Your guests will probably expect a plethora of foods they can pile on their plates. That means offering savory dishes like this crustless spinach quiche recipe or a slow cooker breakfast casserole. It also means serving unique renditions of sweet breakfast foods everyone will love, like eggnog French toast casserole.

The real reason salt and sweets go together so well has everything to do with science. The pair satisfies our biological cravings, which helps our brains need exciting flavors. Adding fun foods that are both sweet and salty will surely take care of their cravings and taste buds. Even if you keep things simple with a platter of sausage and bacon to accompany eggs, along with a platter of little pancakes and waffles, your guest will leave feeling satisfied.

Always offer a fruit platter

Adding some form of a fruit platter is one excellent way to provide a sweet option for your guests. Whether you make a big fruit salad or a lovely sliced fruit arrangement, providing fresh fruit for your guests is essential for a quality brunch.

Your health conscience guests will love seeing a spread of fruit at the table alongside the heaping piles of home fries and bacon. Plus, any vegan or vegetarian guest will appreciate additional options for their restrictive diet. Fresh fruit can be a fantastic palate cleanser too. The acids in the juice will help remove food residues after a big meal or in between bites of different foods.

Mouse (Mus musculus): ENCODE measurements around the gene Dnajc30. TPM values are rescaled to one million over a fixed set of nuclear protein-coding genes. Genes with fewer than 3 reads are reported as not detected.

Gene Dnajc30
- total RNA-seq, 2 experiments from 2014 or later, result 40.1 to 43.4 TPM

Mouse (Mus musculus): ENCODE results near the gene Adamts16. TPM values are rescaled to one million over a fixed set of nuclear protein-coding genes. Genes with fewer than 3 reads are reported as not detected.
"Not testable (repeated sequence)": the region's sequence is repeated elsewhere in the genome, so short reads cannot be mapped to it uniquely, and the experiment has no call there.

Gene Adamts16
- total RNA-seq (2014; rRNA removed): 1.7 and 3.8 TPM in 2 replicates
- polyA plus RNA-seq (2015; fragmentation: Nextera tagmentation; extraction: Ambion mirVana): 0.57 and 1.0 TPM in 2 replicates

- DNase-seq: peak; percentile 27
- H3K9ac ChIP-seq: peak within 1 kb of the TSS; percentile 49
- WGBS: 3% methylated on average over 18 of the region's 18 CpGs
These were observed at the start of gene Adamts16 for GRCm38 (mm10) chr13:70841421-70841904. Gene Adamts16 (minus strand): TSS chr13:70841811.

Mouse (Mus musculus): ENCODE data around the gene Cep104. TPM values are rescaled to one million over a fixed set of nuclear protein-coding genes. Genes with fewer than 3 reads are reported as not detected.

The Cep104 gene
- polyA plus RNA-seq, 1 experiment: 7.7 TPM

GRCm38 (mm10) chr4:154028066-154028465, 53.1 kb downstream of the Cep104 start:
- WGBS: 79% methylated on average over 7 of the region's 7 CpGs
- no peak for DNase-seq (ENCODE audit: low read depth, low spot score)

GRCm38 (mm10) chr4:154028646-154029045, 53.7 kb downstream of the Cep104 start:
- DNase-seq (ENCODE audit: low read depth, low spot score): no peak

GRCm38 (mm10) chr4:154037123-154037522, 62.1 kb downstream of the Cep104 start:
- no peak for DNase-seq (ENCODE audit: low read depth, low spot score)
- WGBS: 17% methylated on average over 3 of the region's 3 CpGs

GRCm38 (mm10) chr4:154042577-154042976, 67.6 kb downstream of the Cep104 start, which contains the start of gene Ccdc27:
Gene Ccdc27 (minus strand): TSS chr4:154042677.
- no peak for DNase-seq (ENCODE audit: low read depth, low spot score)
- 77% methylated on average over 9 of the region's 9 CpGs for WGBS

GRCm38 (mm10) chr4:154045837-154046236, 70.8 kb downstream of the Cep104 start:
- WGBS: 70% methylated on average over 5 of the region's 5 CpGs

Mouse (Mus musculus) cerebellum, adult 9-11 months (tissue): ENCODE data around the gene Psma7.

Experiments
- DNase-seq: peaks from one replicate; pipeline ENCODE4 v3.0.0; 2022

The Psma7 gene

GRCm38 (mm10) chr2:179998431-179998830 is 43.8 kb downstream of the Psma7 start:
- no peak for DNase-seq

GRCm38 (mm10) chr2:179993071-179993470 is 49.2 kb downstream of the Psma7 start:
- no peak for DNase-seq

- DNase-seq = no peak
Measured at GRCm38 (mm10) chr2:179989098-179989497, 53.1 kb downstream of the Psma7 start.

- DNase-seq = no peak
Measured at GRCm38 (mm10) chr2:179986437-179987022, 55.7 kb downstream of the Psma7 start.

Offering fruit does something special for presentation as well. The vibrant hues of fresh berries, melons, and citrus fruits will look gorgeous amongst the beige and brown colors you see in sausage, potatoes, and toast. One way to help balance the appearance of your dishes is by adding two fruit options and spacing them out.

Make one big fruit salad and split the batch by serving it in two separate bowls or offer a bowl of fresh berries on one end and a platter of sliced citrus fruit on the opposite end.

Serve buffet style

If you plan on having a small group of three to five people in your home for brunch, an intimate family-style breakfast arranged at a table could be a great option. However, if you plan to have a large group of folks for a late morning brunch, your safest bet is organizing a buffet line for them.

A buffet is great for larger gatherings, especially if you host more than five to seven people. It allows your guests to grab food at their own pace while freeing your hands up for other important tasks, like cleaning up, catching up on dishes, and keeping your coffee station stocked.